“Make no mistake about Michele Bachmann,” said Roger Moe, a former Democratic lawmaker who lost the 2002 gubernatorial election to Pawlenty. “She believes it and voted it and lives it. That’s it.”
Bachmann was unafraid to take on Pawlenty directly, as she did during his first year as governor by challenging his proposal to spur economic growth by establishing tax-free zones. Much like her leadership style today, however, Bachmann didn’t do it by creating legislative coalitions or working within the system; she did it by giving fiery speeches to outside groups, including evangelical Christians and anti-tax advocates.
Pawlenty, in contrast, built his career by forging deals and relationships within the system. As the state House’s majority leader, he was among the few elected Republicans who urged calm among party members who were upset that Bachmann had defeated the GOP incumbent. He also took positions that have since evolved.
In the legislature, for instance, Pawlenty voted at least once to enact education standards called the Profile of Learning. Later, as governor, he took credit for helping repeal the standards, which he then called “a piece of junk.”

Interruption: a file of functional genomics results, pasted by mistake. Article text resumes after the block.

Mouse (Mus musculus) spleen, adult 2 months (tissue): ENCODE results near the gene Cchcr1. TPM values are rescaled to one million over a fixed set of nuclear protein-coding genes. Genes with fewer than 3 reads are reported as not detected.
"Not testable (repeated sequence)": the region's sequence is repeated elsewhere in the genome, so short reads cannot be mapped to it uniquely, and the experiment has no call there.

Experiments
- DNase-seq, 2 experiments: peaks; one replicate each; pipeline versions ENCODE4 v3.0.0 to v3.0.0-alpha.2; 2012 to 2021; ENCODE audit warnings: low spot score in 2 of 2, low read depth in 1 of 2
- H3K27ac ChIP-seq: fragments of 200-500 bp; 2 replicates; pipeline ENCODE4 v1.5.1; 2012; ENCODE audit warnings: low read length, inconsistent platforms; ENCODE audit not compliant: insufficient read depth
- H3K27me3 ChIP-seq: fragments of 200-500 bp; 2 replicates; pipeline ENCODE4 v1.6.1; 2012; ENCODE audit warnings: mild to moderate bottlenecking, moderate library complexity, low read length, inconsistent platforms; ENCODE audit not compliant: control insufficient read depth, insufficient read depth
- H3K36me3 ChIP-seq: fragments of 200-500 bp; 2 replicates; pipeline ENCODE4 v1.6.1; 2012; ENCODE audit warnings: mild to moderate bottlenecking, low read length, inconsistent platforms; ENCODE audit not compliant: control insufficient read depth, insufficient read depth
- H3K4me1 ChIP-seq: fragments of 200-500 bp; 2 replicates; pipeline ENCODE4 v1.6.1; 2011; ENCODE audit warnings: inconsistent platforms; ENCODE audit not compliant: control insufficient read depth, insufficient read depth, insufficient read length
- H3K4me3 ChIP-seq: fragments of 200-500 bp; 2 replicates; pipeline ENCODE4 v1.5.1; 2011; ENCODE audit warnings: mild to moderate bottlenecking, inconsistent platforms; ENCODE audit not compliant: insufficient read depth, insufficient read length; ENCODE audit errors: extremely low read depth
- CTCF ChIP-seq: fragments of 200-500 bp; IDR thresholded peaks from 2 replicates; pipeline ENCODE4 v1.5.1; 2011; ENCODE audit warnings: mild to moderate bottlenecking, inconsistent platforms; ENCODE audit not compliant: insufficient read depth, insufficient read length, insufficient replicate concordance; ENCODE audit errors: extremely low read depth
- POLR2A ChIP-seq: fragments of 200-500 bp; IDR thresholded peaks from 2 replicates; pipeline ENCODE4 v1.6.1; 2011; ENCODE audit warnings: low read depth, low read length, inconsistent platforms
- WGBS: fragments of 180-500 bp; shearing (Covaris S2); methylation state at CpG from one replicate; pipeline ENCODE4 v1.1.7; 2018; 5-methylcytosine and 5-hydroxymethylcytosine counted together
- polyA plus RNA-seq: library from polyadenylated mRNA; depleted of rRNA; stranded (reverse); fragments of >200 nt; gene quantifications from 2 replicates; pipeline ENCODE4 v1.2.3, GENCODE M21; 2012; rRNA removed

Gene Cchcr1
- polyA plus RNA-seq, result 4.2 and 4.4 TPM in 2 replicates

As a lawmaker, Pawlenty voted for a gay rights amendment and for carbon restrictions to combat climate change. As governor, he agreed with Democrats to increase a cigarette fee to balance Minnesota’s budget.
But Pawlenty also pushed through tort reform, abortion restrictions and legislation that eased the purchase of handguns. He won a face-off with public unions and bested Democrats in a state budget standoff. He also assembled backing from an impressive list of national Republican leaders.
“I think he’s a conservative, I really do,” said Tony Sutton, chairman of the state GOP, who, like many Republicans in Minnesota, is publicly neutral on the presidential race. “But in order to enact a conservative philosophy, you have to win elections. And that can be a strength, because he’ll make the right decision to win an election.”